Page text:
This is a 1,000 word story
Location: Flower Shop
Mr. Brownfield could feel Harold looking at him. Brownfield closed his eyes, took a deep breath and potted the plant how he wanted to do it anyway. The Greenhouse was slow and Brownfield was trying out new things to pass the time. Harold the goldfish just did what he always did, swim in his bowl and shake his head at Brownfield. After the shop was tidied up, Brownfield locked up and headed home without saying a word to Harold.
When Brownfield came in the next morning Mrs. Flowers was sitting at the register, smiling at Harold and sprinkling food into his bowl, blowing kisses at him.
Brownfield said hello to Mrs. Flowers and Harold. He told Mrs. Flowers she looked lovely and gritted his teeth as he told Harold that his bowl looked very clean. He set down his bag and went to look at the Marigold plant he potted the day before, it was on its way to dying already.
It was Friday morning and the shipment was about to come in, carnations and star gazing lilies and pansies for the spring. Mrs. Flowers yelled to Brownfield and he heard the front door bell go off. Brownfield ran up to front and saw only Harold, who snickered at him, probably because the marigold was dying. Brownfield would have to unload and inspect the plants and begin arranging them to be sold off as birthday and anniversary gifts. Mrs. Flowers, his mother-in-law, would want to see everything looking beautiful.
Harold laughed, as if he knew Brownfield was thinking about Flowers and was stressing himself out again. Brownfield went in the back room because he didn’t want Harold to see him cry, like a girl scout who just burnt a batch of brownies and lost her baking badge, again. Brownfield was in the back wiping tears from his eyes with a small bouquet of roses and wondering if he’d ever win Mrs. Flowers approval and if he should get the tips of his hair frosted this weekend to look good for the busy week next week when he heard the front door bell chime, letting him know someone was walking in the store.
Brownfield walked up front and saw a man staring at the sign sitting next to Harold next to the register on the desk up front. The sign said “Welcome to Flowers Greenhouse. This is Harold The Goldfish, please look around and let Harold know if you have any questions.”
The customer looked up at Brownfield as he came to the desk and asked “What kinda crazy flower store is this, with a salesfish?”
“Oh trust me he’s very good,” Brownfield said with a laugh, extending his hand to the customer.
The customer shook Brownfield’s hand and asked for a display of flowers for his wife. Brownfield helped the man pick out a lovely bouquet of pink roses and charged him and waved to him as he left. Harold chuckled.
“Shut up,” Brownfield told Harold. “You couldn’t have made him a Greenhouse Flower Grabber either. Nobody ever signs up for those frequent buyer cards. Mrs. Flowers is crazy. No wait, I didn’t say that. Harold you didn’t hear me say that. I didn’t say that.”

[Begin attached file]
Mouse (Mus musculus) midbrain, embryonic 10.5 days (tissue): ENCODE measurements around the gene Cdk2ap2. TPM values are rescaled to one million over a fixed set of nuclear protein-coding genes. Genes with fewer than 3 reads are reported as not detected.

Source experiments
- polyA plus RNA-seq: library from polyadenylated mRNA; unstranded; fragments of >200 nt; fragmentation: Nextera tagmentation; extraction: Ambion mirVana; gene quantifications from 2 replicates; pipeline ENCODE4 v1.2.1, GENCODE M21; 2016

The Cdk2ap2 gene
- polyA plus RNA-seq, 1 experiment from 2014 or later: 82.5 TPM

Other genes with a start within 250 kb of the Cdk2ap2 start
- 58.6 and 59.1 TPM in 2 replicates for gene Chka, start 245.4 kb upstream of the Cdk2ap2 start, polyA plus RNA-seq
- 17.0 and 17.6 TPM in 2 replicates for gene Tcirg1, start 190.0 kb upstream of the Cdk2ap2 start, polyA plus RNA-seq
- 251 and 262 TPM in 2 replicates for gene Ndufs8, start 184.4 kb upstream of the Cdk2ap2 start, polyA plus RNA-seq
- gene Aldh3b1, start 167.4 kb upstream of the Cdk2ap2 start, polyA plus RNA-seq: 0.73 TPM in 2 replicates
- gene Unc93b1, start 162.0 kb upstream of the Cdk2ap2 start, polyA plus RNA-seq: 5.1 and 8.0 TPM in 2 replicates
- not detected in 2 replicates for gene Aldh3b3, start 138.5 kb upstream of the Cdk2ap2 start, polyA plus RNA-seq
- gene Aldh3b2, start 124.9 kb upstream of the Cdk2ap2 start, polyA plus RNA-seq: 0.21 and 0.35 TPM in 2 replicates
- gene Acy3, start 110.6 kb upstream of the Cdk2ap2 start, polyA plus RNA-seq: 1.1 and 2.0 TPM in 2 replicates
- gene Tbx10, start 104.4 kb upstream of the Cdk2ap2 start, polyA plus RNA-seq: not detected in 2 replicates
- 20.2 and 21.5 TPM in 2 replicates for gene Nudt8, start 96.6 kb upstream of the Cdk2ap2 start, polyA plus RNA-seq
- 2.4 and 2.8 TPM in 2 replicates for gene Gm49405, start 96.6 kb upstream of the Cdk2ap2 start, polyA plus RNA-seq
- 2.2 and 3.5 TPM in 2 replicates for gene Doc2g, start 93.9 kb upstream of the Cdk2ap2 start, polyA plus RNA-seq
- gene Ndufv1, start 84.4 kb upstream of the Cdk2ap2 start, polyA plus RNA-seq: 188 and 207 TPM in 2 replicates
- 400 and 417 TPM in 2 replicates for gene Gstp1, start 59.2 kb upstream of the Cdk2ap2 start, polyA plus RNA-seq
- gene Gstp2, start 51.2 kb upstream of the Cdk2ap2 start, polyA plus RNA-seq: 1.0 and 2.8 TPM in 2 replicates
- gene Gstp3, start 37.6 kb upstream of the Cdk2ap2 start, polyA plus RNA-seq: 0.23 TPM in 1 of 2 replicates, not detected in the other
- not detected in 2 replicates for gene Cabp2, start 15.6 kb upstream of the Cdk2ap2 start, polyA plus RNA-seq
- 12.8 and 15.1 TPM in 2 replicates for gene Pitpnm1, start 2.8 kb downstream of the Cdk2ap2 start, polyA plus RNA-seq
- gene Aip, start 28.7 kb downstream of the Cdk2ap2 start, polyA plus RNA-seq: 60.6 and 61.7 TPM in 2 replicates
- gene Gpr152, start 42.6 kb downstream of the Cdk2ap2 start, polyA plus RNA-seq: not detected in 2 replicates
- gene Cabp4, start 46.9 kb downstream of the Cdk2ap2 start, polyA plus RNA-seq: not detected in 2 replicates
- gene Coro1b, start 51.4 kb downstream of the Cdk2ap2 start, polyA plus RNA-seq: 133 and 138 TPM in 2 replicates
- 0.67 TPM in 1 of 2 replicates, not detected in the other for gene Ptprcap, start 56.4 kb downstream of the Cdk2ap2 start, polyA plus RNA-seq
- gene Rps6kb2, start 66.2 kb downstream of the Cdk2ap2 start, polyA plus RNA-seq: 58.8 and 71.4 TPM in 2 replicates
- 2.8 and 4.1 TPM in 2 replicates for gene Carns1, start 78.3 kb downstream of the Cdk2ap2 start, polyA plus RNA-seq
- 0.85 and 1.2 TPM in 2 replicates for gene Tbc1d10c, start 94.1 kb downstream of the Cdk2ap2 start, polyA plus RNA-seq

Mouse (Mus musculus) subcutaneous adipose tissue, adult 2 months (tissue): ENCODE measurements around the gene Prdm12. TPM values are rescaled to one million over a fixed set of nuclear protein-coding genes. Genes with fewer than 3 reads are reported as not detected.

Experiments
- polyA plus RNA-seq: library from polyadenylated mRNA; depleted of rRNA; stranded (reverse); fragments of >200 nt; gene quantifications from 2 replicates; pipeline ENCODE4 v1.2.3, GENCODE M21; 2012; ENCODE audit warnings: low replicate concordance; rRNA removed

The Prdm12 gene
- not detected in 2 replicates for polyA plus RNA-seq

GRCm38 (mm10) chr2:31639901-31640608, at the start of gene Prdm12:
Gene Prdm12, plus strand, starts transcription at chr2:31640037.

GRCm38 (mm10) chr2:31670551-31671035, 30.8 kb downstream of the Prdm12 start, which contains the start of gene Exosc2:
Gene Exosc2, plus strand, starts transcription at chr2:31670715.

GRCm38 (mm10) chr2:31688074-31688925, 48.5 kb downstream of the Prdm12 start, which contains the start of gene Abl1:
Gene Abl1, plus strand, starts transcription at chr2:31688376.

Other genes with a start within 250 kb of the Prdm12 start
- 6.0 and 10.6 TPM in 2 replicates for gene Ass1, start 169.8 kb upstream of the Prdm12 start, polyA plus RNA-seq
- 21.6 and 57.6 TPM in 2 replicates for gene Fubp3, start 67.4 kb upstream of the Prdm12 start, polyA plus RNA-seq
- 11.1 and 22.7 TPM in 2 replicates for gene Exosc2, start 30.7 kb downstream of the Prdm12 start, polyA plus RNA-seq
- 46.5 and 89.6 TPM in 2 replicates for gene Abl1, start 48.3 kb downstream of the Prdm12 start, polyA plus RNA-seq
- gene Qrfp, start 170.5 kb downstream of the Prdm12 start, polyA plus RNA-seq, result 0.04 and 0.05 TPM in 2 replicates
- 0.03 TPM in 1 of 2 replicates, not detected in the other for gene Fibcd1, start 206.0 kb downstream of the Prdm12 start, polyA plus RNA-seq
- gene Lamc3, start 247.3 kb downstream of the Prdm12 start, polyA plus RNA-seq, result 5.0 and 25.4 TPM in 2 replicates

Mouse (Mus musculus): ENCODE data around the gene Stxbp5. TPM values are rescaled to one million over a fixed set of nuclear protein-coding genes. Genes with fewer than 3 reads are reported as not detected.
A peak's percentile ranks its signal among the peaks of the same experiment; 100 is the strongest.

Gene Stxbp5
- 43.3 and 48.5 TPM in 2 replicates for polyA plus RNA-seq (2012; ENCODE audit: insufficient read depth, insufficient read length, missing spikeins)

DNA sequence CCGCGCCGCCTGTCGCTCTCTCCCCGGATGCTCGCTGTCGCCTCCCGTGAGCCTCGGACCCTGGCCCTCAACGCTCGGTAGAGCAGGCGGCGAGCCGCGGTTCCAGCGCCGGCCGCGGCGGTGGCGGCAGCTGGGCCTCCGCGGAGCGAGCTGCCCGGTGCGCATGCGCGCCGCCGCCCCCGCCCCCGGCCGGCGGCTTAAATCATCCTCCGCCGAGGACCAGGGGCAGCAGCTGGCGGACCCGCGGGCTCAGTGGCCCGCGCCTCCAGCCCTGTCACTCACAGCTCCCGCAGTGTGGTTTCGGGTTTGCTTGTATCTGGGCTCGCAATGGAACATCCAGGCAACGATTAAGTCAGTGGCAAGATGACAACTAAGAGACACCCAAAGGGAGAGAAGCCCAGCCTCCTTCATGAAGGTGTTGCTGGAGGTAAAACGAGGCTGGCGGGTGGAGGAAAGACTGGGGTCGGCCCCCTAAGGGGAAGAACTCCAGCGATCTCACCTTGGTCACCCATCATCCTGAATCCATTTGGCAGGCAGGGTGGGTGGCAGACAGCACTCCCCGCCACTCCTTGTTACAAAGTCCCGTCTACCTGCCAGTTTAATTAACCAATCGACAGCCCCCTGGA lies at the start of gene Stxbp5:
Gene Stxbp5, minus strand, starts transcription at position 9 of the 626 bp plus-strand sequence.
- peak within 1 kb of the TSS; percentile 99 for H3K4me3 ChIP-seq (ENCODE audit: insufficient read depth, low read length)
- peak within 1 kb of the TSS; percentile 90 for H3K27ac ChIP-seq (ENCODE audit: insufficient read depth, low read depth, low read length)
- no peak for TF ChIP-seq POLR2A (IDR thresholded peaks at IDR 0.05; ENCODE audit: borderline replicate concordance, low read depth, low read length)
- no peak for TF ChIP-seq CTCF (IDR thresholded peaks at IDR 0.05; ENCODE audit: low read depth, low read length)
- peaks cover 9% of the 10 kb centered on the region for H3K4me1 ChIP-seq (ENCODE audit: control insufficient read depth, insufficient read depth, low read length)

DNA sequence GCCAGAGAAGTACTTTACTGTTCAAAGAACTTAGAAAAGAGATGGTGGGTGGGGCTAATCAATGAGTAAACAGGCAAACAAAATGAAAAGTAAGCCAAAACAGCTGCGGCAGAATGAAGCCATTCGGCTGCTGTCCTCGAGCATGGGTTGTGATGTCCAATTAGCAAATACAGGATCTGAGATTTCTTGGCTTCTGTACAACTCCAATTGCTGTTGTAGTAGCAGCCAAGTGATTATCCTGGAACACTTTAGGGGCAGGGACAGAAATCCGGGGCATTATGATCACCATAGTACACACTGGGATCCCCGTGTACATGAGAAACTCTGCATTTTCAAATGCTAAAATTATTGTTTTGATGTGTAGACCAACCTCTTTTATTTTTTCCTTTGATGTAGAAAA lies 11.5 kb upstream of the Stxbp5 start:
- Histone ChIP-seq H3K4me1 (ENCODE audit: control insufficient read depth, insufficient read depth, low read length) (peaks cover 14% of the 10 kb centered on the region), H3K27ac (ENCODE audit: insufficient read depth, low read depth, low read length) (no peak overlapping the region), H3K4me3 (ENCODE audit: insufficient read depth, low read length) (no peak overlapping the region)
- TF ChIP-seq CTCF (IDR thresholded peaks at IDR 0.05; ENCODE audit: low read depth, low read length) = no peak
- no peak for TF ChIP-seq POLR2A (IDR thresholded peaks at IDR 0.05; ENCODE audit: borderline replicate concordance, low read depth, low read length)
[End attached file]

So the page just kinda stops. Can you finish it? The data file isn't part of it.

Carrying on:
Brownfield took down Mrs. Flowers sign about asking Harold and went in back again to arrange the shipment. He knew that Harold was going to tell Mrs. Flowers what he said. Harold was always whispering to customers when Brownfield was in back. Brownfield knew Harold was telling the customers about his crying and how he only worked in the greenhouse because he was the owner’s son-in-law. But Brownfield couldn’t kill the goldfish. He had tried. Somehow the fish was immune to the poisons Brownfield mixed in with the fish food and he was too slippery to grab so that Brownfield could inject him with a syringe of something. Brownfield couldn’t fit a butcher knife in the fish bowl to slice Harold’s throat. It was impossible to kill him.
Brownfield couldn’t fill the fishes bowl with chlorine or anything, Mrs. Flowers would notice that and she loved the fish. She made Harold salesfish of the month, every month.
Brownfield finished the shipment duties and went up front to lock up the store. He did all the closing duties, inventory, cleaning and balancing the cash register. Harold didn’t do anything.
“This is why I don’t like you Harold,” Brownfield said to him as he Windexed the windows. “You never do anything, no work. You just sit there and judge people and look cute for Mrs. Flowers. One of these days I’ll find a way to kill a fish. You’ll be sorry. You make the working conditions here hell. It’s a very uncomfortable work environment, you know that right?”
Brownfield finished up and told Harold goodnight and locked up the greenhouse. He wanted to go home, read the new issue of Lumberjacks Today Magazine and get to bed early, so he could come in early on a Saturday, have the pansies for the spring sale all organized and set up in the front of the store and impress Mrs. Flowers.
When Brownfield opened up Flowers Greenhouse Saturday morning he didn’t see Harold. His heart stopped for pi seconds and his mouth hung agape. His cock might have grown hard but he’d never admit that. Harold was gone. Brownfield smiled. He’d be salesMAN of the month now. He’d laugh joyfully and run a happy greenhouse without Harold’s oppressive stare covering everything. Brownfield closed the door, dropped his bag. He danced a jig, twirled, closed his eyes and sang out at the top of his lungs “I’m every woman.”
“I wish my daughter had married a woman,” Mrs. Flowers said.
Brownfield opened his eyes and saw Mrs. Flowers walking to the front desk carrying Harold in a larger bejeweled bowl with TOP EMPLOYEE written on it.
With cold disappointment in her voice Mrs. Flowers said “There’s a dying marigold in the back, every son, go throw it away.”